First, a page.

19. Mar 24, 2008 #18
    I understand.

    Yes I have plans as for a 2 year Community College. My main problem is my eyes are bigger then my stomach. Even thinking about a CC, I still think ahead of me no matter even since I have plans on a 2 year CC.

    For sure I need a CC because I need to build on the foundations of Math, English, Reading and probably some Science all in a CC.

    I am going to make a new thread here about what classes should I need to take.

  20. Mar 24, 2008 #19

    I am at High School graduate and 26 years old. I try other forums as for suggestions. They did say it is well certainly still possible but I might need to work harder or sitting around people that is younger but it's still possible because of my age.

    I want to go for Nuclear Engineering. Before I can tackle that, I will have to put effort on the basic foundations.

    I know for a fact Math placement will be placed in one of the lower classes. Same thing with English and Reading. Yes English is my first language and the only language I know. As for Reading, Of course I can read but reading and writing about it, that is when I am slow at it.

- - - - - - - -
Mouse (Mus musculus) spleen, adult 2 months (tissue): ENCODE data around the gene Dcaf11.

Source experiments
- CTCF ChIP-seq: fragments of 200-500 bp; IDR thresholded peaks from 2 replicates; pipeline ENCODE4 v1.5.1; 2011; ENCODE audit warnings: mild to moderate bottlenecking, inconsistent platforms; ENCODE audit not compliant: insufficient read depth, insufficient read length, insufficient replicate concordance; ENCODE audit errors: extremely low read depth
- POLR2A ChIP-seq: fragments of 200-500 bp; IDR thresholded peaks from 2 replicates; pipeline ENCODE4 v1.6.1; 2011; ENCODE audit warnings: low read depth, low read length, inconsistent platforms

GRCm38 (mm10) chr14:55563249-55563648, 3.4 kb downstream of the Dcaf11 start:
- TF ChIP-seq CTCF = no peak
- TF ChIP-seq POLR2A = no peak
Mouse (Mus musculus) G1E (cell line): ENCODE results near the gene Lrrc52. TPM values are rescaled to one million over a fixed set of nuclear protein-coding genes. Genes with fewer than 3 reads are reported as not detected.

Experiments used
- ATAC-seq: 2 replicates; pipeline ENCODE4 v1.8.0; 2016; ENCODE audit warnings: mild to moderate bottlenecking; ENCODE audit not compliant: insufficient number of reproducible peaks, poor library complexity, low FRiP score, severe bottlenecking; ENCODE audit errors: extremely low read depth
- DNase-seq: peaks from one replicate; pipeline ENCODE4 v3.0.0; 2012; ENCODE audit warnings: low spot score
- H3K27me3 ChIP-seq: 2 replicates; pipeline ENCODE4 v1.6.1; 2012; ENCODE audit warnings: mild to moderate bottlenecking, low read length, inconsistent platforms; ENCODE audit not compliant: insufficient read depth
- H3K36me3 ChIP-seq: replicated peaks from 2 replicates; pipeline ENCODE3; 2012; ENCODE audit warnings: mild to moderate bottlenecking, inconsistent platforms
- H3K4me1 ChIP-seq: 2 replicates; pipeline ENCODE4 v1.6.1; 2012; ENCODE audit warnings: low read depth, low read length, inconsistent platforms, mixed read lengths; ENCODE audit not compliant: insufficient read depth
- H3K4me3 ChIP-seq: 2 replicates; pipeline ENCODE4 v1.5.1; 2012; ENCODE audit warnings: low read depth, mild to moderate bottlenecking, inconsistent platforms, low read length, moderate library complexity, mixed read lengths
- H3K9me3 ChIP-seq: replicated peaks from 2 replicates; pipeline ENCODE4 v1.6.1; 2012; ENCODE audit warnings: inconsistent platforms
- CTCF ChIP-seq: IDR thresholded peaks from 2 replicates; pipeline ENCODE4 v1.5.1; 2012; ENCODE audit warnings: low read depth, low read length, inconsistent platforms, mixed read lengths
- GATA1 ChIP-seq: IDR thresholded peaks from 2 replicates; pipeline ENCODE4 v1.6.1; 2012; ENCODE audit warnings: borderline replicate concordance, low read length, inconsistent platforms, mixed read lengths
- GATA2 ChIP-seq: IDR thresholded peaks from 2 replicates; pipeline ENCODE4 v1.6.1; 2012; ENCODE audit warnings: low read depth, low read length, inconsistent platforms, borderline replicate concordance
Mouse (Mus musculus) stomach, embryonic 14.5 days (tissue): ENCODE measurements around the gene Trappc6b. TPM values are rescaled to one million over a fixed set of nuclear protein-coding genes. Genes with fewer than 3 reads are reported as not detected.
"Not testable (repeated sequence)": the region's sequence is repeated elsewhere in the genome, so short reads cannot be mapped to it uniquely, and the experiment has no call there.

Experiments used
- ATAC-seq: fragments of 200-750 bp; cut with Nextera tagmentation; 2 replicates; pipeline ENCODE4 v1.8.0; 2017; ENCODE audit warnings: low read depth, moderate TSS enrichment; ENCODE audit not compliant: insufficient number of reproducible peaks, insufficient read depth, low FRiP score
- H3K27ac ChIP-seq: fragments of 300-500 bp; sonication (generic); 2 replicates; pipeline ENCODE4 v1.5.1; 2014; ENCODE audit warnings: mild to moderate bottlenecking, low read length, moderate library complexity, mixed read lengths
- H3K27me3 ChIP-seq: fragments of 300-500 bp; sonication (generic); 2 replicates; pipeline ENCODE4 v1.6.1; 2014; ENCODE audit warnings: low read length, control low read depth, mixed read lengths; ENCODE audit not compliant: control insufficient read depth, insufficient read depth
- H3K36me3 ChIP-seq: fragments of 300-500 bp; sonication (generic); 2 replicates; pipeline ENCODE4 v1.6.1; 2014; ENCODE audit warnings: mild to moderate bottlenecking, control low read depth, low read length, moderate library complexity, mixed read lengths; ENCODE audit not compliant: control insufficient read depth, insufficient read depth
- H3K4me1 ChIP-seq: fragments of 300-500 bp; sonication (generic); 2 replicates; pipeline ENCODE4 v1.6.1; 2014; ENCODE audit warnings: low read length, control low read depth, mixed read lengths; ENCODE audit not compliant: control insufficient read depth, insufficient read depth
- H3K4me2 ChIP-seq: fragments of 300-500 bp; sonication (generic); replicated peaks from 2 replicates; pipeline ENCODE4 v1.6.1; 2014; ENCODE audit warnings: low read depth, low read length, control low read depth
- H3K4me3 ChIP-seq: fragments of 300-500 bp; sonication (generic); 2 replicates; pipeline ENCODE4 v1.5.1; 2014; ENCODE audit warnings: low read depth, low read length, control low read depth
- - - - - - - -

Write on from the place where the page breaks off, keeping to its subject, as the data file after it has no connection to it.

Here is the main link for CCP (Community College of Philadelphia). My question is, on that link everything I need plus Sciences. What would be a good route to take so PSU can accept me?

  21. Mar 24, 2008 #20
    Before selecting any 2 year college, ask whether they have an articulation agreement with Penn State. They'll know what that means. If they have one, there will likely be a pretty regimented course of study for you.
  22. Mar 24, 2008 #21
    How much foundation do you need before attending a 4-year university? I looked at your CC and it offers some direct transfer credits to PSU. If you're able to take, for example, a freshman composition course or calculus I (the only two I looked up) at your CC, you could transfer those to PSU. If you need more foundation than first-year courses, then I suppose you could work your way up. So, tell us, would you be able to tackle a first semester of calculus at this point?